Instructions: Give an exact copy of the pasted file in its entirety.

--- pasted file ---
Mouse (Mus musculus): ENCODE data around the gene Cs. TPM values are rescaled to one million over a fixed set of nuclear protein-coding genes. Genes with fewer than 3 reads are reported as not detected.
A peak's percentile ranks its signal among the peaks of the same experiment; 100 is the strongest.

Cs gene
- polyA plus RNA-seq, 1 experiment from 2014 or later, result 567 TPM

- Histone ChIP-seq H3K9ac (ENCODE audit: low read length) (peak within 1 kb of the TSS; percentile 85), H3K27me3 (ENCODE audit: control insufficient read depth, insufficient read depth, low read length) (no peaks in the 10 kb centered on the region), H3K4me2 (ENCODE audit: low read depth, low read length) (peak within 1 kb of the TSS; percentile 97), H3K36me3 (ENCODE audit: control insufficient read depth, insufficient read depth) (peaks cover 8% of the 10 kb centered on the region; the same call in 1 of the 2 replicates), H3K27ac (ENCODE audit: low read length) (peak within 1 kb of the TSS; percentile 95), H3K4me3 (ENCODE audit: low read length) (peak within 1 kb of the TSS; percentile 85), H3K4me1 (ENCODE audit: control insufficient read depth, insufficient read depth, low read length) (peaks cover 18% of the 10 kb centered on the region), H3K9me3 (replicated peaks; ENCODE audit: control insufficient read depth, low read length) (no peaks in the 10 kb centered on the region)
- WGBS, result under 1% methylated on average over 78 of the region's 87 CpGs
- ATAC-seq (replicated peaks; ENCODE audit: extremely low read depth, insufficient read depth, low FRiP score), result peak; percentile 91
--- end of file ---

Mouse (Mus musculus): ENCODE data around the gene Cs. TPM values are rescaled to one million over a fixed set of nuclear protein-coding genes. Genes with fewer than 3 reads are reported as not detected.
A peak's percentile ranks its signal among the peaks of the same experiment; 100 is the strongest.

Cs gene
- polyA plus RNA-seq, 1 experiment from 2014 or later, result 567 TPM

- Histone ChIP-seq H3K9ac (ENCODE audit: low read length) (peak within 1 kb of the TSS; percentile 85), H3K27me3 (ENCODE audit: control insufficient read depth, insufficient read depth, low read length) (no peaks in the 10 kb centered on the region), H3K4me2 (ENCODE audit: low read depth, low read length) (peak within 1 kb of the TSS; percentile 97), H3K36me3 (ENCODE audit: control insufficient read depth, insufficient read depth) (peaks cover 8% of the 10 kb centered on the region; the same call in 1 of the 2 replicates), H3K27ac (ENCODE audit: low read length) (peak within 1 kb of the TSS; percentile 95), H3K4me3 (ENCODE audit: low read length) (peak within 1 kb of the TSS; percentile 85), H3K4me1 (ENCODE audit: control insufficient read depth, insufficient read depth, low read length) (peaks cover 18% of the 10 kb centered on the region), H3K9me3 (replicated peaks; ENCODE audit: control insufficient read depth, low read length) (no peaks in the 10 kb centered on the region)
- WGBS, result under 1% methylated on average over 78 of the region's 87 CpGs
- ATAC-seq (replicated peaks; ENCODE audit: extremely low read depth, insufficient read depth, low FRiP score), result peak; percentile 91